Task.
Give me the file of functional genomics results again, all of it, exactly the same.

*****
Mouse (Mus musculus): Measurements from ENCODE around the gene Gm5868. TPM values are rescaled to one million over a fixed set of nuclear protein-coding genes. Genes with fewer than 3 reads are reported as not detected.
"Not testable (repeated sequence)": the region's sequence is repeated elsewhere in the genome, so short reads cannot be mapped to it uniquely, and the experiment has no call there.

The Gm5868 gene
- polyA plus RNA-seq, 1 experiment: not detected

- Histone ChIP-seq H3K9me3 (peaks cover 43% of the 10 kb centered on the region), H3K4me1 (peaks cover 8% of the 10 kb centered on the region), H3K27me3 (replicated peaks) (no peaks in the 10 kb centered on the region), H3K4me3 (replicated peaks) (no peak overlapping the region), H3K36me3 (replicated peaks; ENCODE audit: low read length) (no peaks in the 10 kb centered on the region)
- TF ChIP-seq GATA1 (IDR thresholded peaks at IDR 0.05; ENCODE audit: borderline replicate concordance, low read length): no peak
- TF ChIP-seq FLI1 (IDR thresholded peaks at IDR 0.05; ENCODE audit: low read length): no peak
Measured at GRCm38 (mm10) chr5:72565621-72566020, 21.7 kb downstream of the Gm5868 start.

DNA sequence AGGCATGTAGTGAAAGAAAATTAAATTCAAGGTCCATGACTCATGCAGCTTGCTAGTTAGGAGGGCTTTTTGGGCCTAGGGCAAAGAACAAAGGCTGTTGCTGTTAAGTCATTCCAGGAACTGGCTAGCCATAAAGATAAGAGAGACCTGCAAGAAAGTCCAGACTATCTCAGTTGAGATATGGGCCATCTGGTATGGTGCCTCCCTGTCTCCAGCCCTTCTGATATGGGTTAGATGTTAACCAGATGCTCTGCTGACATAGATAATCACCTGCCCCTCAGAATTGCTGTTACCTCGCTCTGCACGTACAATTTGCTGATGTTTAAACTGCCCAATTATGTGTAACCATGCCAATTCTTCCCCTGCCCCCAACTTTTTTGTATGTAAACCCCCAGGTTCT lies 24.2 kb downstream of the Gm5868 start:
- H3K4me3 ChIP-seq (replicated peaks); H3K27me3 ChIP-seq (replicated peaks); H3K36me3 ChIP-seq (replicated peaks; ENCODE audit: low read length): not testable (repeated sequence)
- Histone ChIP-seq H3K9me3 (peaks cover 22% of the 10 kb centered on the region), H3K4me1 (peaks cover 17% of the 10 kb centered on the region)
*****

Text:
Mouse (Mus musculus): Measurements from ENCODE around the gene Gm5868. TPM values are rescaled to one million over a fixed set of nuclear protein-coding genes. Genes with fewer than 3 reads are reported as not detected.
"Not testable (repeated sequence)": the region's sequence is repeated elsewhere in the genome, so short reads cannot be mapped to it uniquely, and the experiment has no call there.

The Gm5868 gene
- polyA plus RNA-seq, 1 experiment: not detected

- Histone ChIP-seq H3K9me3 (peaks cover 43% of the 10 kb centered on the region), H3K4me1 (peaks cover 8% of the 10 kb centered on the region), H3K27me3 (replicated peaks) (no peaks in the 10 kb centered on the region), H3K4me3 (replicated peaks) (no peak overlapping the region), H3K36me3 (replicated peaks; ENCODE audit: low read length) (no peaks in the 10 kb centered on the region)
- TF ChIP-seq GATA1 (IDR thresholded peaks at IDR 0.05; ENCODE audit: borderline replicate concordance, low read length): no peak
- TF ChIP-seq FLI1 (IDR thresholded peaks at IDR 0.05; ENCODE audit: low read length): no peak
Measured at GRCm38 (mm10) chr5:72565621-72566020, 21.7 kb downstream of the Gm5868 start.

DNA sequence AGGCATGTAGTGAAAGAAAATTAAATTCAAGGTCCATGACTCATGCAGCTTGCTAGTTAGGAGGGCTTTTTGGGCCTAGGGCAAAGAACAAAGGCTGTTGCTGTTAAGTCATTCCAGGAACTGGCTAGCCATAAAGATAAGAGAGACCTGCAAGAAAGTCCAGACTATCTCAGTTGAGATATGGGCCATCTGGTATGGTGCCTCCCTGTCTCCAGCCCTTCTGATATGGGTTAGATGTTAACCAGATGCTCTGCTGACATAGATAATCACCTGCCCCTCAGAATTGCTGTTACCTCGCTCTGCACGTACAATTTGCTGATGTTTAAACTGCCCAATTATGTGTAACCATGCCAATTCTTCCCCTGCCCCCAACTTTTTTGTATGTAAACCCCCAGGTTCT lies 24.2 kb downstream of the Gm5868 start:
- H3K4me3 ChIP-seq (replicated peaks); H3K27me3 ChIP-seq (replicated peaks); H3K36me3 ChIP-seq (replicated peaks; ENCODE audit: low read length): not testable (repeated sequence)
- Histone ChIP-seq H3K9me3 (peaks cover 22% of the 10 kb centered on the region), H3K4me1 (peaks cover 17% of the 10 kb centered on the region)